This last point ties directly in to the chief executive’s third and final key objective at the Middle East’s largest privately-owned entertainment company: Provide something different to its customers.
Perhaps surprisingly, 75 per cent of these customers speak Arabic.
Because OSN owns the exclusive rights to HBO’s content in the Middle East, there has been a perception among some that it was a network aimed at Western expats.
Stewart says this is definitely not the case, however.
“We sell HBO to Arabic speakers, but with the majority of our customer base made up of Arabic speakers, we are not an expat focused business,” he said.
What this means, according to Stewart, is that his company must provide these customers with a mix of everything: “If you want to provide a service to Arabic speakers that is very interesting and very relevant to them, it needs to have some great Western entertainment, some good sports that are interesting to them, a great movie service, and it’s got to have content that reflects the way they live and the things they are interesting.”
That is an unbeatable combination, he added.
On the numbers, Stewart is backing the right horse: IHS Markit forecasts pay-TV growth to continue in the Middle East and North Africa (MENA), with households subscribing to pay-TV expected to hit seven million in 2021.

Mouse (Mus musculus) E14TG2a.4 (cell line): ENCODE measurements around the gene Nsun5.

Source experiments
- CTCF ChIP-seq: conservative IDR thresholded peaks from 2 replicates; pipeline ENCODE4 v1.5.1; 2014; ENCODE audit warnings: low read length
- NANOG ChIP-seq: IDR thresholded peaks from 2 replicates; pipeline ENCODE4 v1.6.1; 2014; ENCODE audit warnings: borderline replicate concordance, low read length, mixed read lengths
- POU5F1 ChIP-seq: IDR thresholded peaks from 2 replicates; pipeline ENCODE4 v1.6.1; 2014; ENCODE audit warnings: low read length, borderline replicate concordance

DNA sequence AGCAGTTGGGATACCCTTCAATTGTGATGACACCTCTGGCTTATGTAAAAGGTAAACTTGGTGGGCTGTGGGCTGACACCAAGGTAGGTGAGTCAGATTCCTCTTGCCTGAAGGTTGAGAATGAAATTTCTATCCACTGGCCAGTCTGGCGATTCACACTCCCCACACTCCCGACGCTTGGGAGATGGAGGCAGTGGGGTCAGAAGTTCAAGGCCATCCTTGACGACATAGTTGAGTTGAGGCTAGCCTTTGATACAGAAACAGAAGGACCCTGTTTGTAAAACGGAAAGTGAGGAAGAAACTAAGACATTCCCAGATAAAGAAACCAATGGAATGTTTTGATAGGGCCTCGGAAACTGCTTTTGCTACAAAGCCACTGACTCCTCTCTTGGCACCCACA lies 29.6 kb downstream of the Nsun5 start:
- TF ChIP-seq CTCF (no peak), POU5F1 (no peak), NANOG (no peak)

Revenues are projected to almost double to $4.03 billion the same year.
The vast majority of these new subscribers, located in places like Saudi Arabia, the UAE, and Egypt, will speak Arabic.
As a result of this, and the fact that Arabic speakers already make up the vast majority of its subscriber base, OSN has decided to invest in producing its own, premium Arabic language content, its chief executive revealed.
Calling it an underserved segment of the market, Stewart says it’s “about understanding the reality of who our customers are.”
“What I would like to see us do is … own more of that [Arabic language] content. I think in the long run, having something that’s exclusive that brings people to you is key. Future success is built on a supply of content that can be served exclusively to your customers. The only way to guarantee that is not to rent it, but to produce it yourself,” he said.
Outlining his plan, Stewart said that whilst OSN already produces such content, it is on a much smaller scale.
“I’m talking about expanding the scale. We plan to make it bigger,” he added.
Stewart would not be drawn on any specifics. When asked if he could reveal any details of projects he had greenlit, or planned to greenlight, Stewart responded: “Not at the moment. It’s something we’re working on at the moment, but there’s nothing I want to share today.”
When pay-TV first launched in the region 25 years ago, the CEO says it was simply a case of piping content in from the West. As the countries have developed, so has the desire for local voices, local experiences, and local entertainment.
“It’s about reflecting life and experiences of the people in this region,” said Stewart, adding: “HBO is a fantastic service, but it tells stories. If we can tell stories, with that type of quality, that actually resonate with people from this region, I think there’s a gap still in the market for that kind of drama.”